Mortgage Recording Tax on Mortgage Transactions After a Deed in Lieu of Foreclosure
Tax Bulletin MR-575 (TB-MR-575)
Issue Date: January 6, 2014
This bulletin explains that mortgages assigned, modified, or otherwise transacted after the mortgaged property has been transferred by a deed in lieu of foreclosure are treated as new mortgages. Mortgage recording tax must be paid on the full amount of the debt secured when the new mortgage is recorded.
Summary of tax provisions
Mortgage recording tax is imposed and must be paid when a mortgage is recorded. The tax is based on the principal amount of debt or obligation that is secured, or that may be secured, by the mortgage when it is executed. Once a mortgage is recorded and the proper tax has been paid, a supplemental instrument may be recorded for the purposes described in section 255.1(a)(i) of the Tax Law without payment of additional mortgage recording taxes, unless it creates or secures a new or further indebtedness or obligation.
When a mortgage debt is in default, a mortgagee (lender) may enforce its lien by pursuing a foreclosure action. Under this process, upon the sale of the property by the referee in the mortgage foreclosure action, the property is transferred to the successful bidder (which may or may not be the lender) and the mortgage lien is extinguished.
In certain circumstances, the parties may mutually agree that the mortgagor (borrower) will transfer the mortgaged property to the mortgagee by a deed in lieu of foreclosure. Sometimes, instead of the mortgagee taking title to the property, it is transferred to the mortgagee’s nominee.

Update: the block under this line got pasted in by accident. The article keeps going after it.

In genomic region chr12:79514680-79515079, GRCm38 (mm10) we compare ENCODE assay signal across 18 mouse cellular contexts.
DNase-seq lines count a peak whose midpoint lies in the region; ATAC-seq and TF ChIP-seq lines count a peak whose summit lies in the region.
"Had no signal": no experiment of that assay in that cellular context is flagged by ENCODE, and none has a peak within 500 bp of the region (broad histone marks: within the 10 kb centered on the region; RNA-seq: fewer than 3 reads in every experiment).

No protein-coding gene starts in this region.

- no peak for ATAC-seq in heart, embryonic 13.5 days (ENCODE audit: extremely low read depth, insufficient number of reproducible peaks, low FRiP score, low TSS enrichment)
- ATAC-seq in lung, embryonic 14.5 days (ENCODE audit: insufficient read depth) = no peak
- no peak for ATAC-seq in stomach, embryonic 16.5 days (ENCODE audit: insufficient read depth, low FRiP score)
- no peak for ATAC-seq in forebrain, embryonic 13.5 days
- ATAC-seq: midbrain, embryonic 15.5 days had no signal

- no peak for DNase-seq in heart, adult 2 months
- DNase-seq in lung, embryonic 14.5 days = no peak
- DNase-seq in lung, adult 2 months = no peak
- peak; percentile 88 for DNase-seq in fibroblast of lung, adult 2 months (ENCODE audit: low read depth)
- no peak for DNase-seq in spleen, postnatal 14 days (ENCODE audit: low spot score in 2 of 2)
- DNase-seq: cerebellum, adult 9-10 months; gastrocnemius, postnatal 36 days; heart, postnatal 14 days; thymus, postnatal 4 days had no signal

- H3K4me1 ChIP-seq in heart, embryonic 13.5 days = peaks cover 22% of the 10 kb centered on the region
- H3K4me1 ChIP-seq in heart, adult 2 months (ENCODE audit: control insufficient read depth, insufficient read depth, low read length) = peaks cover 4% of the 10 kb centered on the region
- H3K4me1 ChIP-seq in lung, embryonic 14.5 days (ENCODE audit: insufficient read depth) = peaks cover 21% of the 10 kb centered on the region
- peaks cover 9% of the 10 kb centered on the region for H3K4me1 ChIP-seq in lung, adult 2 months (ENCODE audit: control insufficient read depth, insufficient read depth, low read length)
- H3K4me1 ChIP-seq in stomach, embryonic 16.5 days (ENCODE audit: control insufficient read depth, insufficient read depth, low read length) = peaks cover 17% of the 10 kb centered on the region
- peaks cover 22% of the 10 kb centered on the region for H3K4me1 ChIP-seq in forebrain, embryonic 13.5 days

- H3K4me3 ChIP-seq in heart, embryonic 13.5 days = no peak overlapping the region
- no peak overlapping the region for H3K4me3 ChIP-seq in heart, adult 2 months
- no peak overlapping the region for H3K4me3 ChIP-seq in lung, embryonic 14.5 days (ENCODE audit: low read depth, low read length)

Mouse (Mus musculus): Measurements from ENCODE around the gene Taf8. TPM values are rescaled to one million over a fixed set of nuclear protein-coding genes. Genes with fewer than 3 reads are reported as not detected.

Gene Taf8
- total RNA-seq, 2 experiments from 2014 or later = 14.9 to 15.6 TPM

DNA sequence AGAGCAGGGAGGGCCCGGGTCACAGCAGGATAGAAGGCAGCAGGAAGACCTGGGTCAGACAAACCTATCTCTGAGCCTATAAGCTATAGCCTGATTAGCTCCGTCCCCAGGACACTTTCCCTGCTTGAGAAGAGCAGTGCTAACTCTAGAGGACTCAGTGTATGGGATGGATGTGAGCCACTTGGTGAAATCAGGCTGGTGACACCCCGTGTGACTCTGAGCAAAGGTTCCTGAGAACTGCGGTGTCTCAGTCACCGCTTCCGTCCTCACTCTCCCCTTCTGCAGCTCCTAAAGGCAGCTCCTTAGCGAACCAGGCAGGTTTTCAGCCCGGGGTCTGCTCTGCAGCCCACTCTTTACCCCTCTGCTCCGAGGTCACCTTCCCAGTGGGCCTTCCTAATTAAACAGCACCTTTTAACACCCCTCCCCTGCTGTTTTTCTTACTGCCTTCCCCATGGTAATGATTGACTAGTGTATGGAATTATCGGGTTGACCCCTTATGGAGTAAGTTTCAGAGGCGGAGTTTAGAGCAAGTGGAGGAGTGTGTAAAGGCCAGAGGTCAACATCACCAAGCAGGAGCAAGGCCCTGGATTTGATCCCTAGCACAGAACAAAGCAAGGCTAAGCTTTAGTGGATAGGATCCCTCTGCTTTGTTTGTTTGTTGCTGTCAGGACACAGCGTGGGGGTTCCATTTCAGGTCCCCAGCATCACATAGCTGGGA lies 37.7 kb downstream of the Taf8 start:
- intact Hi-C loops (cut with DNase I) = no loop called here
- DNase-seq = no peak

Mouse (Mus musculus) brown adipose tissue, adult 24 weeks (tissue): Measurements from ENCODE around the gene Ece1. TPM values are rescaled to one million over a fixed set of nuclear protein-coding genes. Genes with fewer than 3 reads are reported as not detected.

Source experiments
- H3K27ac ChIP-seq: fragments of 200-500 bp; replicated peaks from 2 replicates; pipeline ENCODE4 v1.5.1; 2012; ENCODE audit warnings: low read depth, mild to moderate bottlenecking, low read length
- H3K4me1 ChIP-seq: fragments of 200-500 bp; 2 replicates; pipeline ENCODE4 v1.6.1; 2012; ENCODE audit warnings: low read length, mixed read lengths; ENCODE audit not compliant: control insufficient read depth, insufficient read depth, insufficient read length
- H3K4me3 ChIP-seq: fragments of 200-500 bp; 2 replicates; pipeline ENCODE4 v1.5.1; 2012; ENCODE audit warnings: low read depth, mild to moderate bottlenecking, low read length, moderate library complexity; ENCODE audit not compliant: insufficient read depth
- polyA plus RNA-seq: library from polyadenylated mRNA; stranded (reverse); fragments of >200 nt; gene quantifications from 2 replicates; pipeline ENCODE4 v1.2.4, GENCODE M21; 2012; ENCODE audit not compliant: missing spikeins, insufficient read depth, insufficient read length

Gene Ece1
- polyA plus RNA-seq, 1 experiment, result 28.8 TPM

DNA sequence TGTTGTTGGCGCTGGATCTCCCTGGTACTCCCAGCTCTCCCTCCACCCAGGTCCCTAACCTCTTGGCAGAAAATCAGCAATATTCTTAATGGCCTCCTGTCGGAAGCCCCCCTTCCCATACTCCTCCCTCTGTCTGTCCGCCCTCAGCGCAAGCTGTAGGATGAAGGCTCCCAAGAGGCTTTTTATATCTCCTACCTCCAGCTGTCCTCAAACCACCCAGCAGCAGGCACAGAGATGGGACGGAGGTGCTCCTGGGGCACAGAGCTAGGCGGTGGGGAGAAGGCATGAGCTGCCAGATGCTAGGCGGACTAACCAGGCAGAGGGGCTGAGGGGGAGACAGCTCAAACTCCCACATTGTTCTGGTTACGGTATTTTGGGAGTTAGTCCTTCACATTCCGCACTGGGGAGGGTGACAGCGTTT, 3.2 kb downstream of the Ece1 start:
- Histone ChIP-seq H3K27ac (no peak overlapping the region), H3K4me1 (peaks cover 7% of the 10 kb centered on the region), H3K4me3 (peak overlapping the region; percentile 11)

As consideration for the deed in lieu of foreclosure, the mortgagee may forgive the mortgage debt. In many instances, the lender will not cancel the note, but will instead give the borrower a covenant not to sue and will keep the mortgage alive and not discharge or release it until the property is subsequently resold.
Logically, when a mortgagee (or nominee) takes title to the property by deed in lieu of foreclosure, and either discharges the mortgage or agrees not to sue for the collection of the mortgage debt, the mortgage ceases to secure a bona fide debt. For mortgage recording tax purposes, there is no longer any bona fide debt to assign, modify, or otherwise transact. Accordingly, when a mortgage ceases to secure a bona fide debt, a subsequent instrument that purports to assign, modify, or consolidate the mortgage may not be treated as a supplemental mortgage pursuant to Section 255 of the Tax Law, and may not be recorded without payment of mortgage recording taxes on the full amount of the debt secured.
Note: A Tax Bulletin is an informational document designed to provide general guidance in simplified language on a topic of interest to taxpayers. It is accurate as of the date issued. However, taxpayers should be aware that subsequent changes in the Tax Law or its interpretation may affect the accuracy of a Tax Bulletin. The information provided in this document does not cover every situation and is not intended to replace the law or change its meaning.